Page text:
It was now a waiting game. After a few weeks there were some people that actually planned to go AWOL. Slip out at night, jump the fence, then hitch hike down to California. Disappearing in the unwashed mob of student protestors might actually work for a time. Several people talked very excitedly about this, particularly after receiving orders from Drill Sergeant Fagan that could easily be seen as insane.
In the same way that we entertained bolting, some of us started seeing some positive things about the Army. We were developing a sense of pride and teamwork. Most of us entered the Army as very selfish and privileged youth. Yes, we might be poor, and some did struggle because of that. But we were also very much individuals with little thought for others, and no sense of sacrifice.
I couldn’t see it at the time, but there changes afoot. I was learning how to lead without ordering. I was committing without the expectation of returns. And most importantly I was learning a new language. The language of a soldier.
Being the second person in charge saved me from relating to Drill Sergeant Fagan, but periodically I would have to interact. There was something I remember about a locked shed where the buffer resided. The middle aisle that no one walked on became a monument to Drill Sergeant Fagan. The shine on that floor, the fine layers of wax, the thousands of layers of wax, had created a stunning, untrodden, jewel of a floor. The buffer that was necessary to produce this was locked up, and the key was missing. Someone had accidentally pocketed the key, and I was unable to get it unlocked. The floor had remained unbuffed for that morning.
In truth, no one could tell, we had run a damp mop for any dust and the floor looked magnificent. Who could tell? Well, apparently Drill Sergeant Fagan could tell. Once during inspection he demanded my belt to be removed so that he could inspect my brass buckle. What he didn’t know was that I had used an entire can of Brasso on that belt buckle. It is a fact that when brass is over polished it no longer looks brassy. It looks like 24 karat gold. It doesn’t last long, but for a few days it is amazing.
When I handed the belt over he barely looked at the buckle, instead he asked “Did you completely polish this buckle?” To which I replied “Yes, Drill Sergeant!”. This is always the correct answer. Then he continued, “Even the inside?” What? What did he ask? The inside, what crazy person would spend time polishing the inside of I belt buckle? It was always covered by the belt! Doesn’t he know that?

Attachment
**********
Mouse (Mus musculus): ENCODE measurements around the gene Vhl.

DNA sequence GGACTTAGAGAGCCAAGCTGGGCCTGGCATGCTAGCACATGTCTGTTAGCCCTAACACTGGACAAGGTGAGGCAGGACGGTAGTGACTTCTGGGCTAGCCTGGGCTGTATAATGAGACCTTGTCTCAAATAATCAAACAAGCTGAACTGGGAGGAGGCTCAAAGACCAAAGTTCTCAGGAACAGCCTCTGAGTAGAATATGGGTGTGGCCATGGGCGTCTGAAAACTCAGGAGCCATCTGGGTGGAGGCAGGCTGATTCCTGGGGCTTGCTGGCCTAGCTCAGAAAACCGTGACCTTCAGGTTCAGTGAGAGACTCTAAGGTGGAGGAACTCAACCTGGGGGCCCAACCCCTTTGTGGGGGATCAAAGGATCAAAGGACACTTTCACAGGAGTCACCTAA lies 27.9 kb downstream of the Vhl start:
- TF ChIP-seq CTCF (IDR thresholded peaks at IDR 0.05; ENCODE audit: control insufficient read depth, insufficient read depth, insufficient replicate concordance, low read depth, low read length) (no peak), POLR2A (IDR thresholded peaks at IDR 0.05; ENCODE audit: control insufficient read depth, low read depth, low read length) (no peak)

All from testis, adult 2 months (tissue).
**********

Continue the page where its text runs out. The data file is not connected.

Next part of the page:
Fortunately I didn’t actually voice that aloud. Drill Sergeant Fagan knew about belt buckles, and even the insides of belt buckles, and my silence to his question about polishing the inside was a clear guilty statement. I spent the next hour outside, crawling on my belly.
And now Drill Sergeant Fagan was asking if the floor had been buffed. Could I lie? Were there cameras to let him know that there was no buffer. Did he have spies reporting on what was going on when he wasn’t there? Did he have the ability to see that another layer of wax had not been buffed upon? I took the cowards way and attempted to explain why I didn’t have the key, and that no buffer had been used.
And that was that. I learned the rule of “no excuses”. I had failed in my mission. I could have broken the lock, used brute force. I could have stolen another buffer. I could have done a dozen things, but finding an excuse was not acceptable. At morning formation I was called out in front of the platoon. It was right out of a British war movie. I took severals steps, right and left turns, I positioned myself in front of my squad and my platoon. Drill Sergeant Fagan approached formally, with his own series of steps, right turns and left turns, then suddenly he was directly facing me. Just as suddenly his arm raised, his hand grabbed my stripes, ripped them off, and then they were flung in my face. He then did an about face, took another arm band out of his pocket, and marched over to my assistant squad leader and formally presented it to him with an outstretched arm.
I was completely torn. Part of me was laughing at how silly it all must look, and part of me deeply felt the rejection. Maybe that’s actually true most of the time..